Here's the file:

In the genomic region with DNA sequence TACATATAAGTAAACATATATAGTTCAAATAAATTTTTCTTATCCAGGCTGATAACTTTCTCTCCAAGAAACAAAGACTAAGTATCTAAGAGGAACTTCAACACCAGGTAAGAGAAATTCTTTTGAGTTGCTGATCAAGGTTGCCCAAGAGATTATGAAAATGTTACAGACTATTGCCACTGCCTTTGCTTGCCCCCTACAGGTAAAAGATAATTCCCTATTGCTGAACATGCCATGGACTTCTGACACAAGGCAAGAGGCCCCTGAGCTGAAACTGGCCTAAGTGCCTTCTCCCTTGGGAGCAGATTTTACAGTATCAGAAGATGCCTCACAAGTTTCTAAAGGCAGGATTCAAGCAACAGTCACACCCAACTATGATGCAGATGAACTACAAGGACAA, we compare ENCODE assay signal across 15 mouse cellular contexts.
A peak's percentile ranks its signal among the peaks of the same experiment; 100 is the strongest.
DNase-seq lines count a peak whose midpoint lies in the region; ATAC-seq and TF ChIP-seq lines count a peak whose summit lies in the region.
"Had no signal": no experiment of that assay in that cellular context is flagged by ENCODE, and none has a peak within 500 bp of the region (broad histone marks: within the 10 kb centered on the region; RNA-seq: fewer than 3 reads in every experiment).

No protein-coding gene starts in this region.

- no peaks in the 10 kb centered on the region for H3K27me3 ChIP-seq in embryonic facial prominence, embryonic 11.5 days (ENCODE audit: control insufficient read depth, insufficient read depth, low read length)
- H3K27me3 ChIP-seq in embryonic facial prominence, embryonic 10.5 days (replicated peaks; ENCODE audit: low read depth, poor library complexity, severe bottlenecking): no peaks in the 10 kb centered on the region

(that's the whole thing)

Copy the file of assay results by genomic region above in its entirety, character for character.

In the genomic region with DNA sequence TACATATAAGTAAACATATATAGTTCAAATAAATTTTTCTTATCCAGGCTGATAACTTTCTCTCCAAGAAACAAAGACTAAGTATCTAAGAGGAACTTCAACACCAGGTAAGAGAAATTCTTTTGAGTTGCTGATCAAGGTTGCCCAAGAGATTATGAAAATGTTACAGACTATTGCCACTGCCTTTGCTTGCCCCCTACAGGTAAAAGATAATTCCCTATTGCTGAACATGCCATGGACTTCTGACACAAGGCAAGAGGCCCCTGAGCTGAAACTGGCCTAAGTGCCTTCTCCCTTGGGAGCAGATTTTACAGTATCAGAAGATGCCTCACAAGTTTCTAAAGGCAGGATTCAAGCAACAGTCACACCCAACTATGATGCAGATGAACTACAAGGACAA, we compare ENCODE assay signal across 15 mouse cellular contexts.
A peak's percentile ranks its signal among the peaks of the same experiment; 100 is the strongest.
DNase-seq lines count a peak whose midpoint lies in the region; ATAC-seq and TF ChIP-seq lines count a peak whose summit lies in the region.
"Had no signal": no experiment of that assay in that cellular context is flagged by ENCODE, and none has a peak within 500 bp of the region (broad histone marks: within the 10 kb centered on the region; RNA-seq: fewer than 3 reads in every experiment).

No protein-coding gene starts in this region.

- no peaks in the 10 kb centered on the region for H3K27me3 ChIP-seq in embryonic facial prominence, embryonic 11.5 days (ENCODE audit: control insufficient read depth, insufficient read depth, low read length)
- H3K27me3 ChIP-seq in embryonic facial prominence, embryonic 10.5 days (replicated peaks; ENCODE audit: low read depth, poor library complexity, severe bottlenecking): no peaks in the 10 kb centered on the region